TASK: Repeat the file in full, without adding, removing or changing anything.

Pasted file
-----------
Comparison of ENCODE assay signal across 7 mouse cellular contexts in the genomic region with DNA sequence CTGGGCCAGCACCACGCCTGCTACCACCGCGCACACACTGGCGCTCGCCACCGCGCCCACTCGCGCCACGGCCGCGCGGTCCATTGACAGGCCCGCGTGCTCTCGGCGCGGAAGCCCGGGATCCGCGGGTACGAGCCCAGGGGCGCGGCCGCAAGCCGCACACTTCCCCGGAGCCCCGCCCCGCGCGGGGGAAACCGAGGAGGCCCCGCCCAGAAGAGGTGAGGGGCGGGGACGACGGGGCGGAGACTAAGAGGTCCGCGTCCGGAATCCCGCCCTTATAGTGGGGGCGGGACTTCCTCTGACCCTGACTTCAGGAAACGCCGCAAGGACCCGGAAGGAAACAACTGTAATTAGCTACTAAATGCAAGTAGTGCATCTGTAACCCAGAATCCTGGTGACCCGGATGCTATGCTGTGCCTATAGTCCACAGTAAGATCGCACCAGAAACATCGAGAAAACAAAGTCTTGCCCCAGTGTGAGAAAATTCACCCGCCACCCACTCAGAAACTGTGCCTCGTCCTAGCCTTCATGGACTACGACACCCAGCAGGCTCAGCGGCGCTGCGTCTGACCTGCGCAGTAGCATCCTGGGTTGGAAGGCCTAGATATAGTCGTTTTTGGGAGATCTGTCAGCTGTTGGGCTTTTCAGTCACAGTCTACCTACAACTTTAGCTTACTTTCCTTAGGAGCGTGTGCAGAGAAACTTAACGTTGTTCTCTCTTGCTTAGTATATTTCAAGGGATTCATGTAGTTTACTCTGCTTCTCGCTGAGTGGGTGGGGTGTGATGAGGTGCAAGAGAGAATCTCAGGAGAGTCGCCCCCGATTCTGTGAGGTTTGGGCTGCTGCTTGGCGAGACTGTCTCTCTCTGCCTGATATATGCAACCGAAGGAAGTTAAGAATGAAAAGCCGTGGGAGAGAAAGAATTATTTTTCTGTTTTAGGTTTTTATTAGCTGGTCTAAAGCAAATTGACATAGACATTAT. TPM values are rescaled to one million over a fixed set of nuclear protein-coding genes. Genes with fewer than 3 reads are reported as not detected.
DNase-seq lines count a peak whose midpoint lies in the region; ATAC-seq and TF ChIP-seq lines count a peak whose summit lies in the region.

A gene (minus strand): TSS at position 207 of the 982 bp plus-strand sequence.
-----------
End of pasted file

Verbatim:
Comparison of ENCODE assay signal across 7 mouse cellular contexts in the genomic region with DNA sequence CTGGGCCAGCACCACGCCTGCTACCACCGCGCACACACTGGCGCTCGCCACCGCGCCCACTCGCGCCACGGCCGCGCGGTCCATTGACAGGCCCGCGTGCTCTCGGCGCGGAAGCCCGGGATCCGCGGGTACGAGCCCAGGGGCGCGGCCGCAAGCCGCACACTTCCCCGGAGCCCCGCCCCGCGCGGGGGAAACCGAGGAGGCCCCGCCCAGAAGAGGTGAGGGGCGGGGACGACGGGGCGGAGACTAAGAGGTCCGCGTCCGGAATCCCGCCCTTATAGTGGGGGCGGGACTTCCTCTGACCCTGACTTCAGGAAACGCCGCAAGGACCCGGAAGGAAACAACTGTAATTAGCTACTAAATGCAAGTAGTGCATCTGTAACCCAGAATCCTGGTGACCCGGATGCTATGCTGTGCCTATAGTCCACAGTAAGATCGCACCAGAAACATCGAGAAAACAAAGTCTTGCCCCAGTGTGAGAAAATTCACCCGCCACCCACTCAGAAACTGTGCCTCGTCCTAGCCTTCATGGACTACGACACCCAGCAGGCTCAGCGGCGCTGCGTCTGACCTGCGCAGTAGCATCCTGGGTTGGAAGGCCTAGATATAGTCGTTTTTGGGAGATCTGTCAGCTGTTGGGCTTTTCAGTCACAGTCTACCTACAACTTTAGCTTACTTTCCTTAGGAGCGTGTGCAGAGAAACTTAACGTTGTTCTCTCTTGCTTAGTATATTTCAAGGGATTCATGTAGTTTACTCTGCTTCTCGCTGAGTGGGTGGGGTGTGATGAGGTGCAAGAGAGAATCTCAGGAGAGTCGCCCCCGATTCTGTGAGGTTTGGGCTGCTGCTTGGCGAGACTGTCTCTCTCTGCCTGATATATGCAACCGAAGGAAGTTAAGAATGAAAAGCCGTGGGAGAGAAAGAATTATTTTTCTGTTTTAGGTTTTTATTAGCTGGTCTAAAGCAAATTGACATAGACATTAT. TPM values are rescaled to one million over a fixed set of nuclear protein-coding genes. Genes with fewer than 3 reads are reported as not detected.
DNase-seq lines count a peak whose midpoint lies in the region; ATAC-seq and TF ChIP-seq lines count a peak whose summit lies in the region.

A gene (minus strand): TSS at position 207 of the 982 bp plus-strand sequence.